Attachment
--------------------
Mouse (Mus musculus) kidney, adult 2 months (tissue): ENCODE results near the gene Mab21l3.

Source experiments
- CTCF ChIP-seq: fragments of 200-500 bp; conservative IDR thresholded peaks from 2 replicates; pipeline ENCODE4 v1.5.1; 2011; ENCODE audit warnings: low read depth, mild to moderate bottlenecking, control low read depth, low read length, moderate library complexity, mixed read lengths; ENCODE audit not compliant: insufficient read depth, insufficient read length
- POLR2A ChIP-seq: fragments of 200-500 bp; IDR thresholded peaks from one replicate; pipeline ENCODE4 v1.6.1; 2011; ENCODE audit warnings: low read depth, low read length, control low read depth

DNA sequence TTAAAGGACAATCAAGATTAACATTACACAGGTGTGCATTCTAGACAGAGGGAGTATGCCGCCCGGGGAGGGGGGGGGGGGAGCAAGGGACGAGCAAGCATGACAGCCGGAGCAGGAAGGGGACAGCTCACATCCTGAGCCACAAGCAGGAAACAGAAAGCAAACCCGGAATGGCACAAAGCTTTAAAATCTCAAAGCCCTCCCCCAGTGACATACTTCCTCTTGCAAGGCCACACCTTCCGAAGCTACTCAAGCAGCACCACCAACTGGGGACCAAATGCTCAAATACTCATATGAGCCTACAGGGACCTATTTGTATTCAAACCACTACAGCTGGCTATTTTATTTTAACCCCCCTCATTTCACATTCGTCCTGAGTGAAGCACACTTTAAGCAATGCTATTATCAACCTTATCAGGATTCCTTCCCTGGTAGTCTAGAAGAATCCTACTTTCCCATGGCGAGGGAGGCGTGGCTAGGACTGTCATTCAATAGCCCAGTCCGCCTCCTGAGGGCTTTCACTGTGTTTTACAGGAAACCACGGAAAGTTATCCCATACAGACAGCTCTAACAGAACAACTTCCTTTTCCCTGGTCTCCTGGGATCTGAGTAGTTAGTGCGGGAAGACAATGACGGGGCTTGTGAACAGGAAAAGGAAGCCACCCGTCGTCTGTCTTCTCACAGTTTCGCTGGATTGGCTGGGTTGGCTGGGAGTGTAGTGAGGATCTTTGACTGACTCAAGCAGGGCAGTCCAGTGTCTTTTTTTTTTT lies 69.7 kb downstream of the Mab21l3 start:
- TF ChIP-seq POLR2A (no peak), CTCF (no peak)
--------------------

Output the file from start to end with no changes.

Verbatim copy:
Mouse (Mus musculus) kidney, adult 2 months (tissue): ENCODE results near the gene Mab21l3.

Source experiments
- CTCF ChIP-seq: fragments of 200-500 bp; conservative IDR thresholded peaks from 2 replicates; pipeline ENCODE4 v1.5.1; 2011; ENCODE audit warnings: low read depth, mild to moderate bottlenecking, control low read depth, low read length, moderate library complexity, mixed read lengths; ENCODE audit not compliant: insufficient read depth, insufficient read length
- POLR2A ChIP-seq: fragments of 200-500 bp; IDR thresholded peaks from one replicate; pipeline ENCODE4 v1.6.1; 2011; ENCODE audit warnings: low read depth, low read length, control low read depth

DNA sequence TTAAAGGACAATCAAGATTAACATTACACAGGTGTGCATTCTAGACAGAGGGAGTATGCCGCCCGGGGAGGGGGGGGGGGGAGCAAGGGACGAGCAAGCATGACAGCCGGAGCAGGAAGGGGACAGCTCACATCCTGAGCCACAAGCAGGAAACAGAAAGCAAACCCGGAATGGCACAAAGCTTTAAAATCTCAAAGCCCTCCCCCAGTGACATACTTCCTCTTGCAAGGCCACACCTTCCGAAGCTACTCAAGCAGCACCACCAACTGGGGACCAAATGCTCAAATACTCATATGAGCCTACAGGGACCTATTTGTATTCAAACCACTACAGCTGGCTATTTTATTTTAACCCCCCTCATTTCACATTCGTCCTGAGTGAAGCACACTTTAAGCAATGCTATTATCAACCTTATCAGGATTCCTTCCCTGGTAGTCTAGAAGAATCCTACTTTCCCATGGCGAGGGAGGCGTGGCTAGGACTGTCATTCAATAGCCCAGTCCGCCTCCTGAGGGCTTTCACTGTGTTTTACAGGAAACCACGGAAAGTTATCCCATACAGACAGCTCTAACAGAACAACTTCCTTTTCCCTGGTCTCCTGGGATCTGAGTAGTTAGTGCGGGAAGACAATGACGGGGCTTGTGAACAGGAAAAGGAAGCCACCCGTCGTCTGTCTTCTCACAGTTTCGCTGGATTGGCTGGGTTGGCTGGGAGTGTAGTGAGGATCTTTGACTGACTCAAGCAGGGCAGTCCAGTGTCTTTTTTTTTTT lies 69.7 kb downstream of the Mab21l3 start:
- TF ChIP-seq POLR2A (no peak), CTCF (no peak)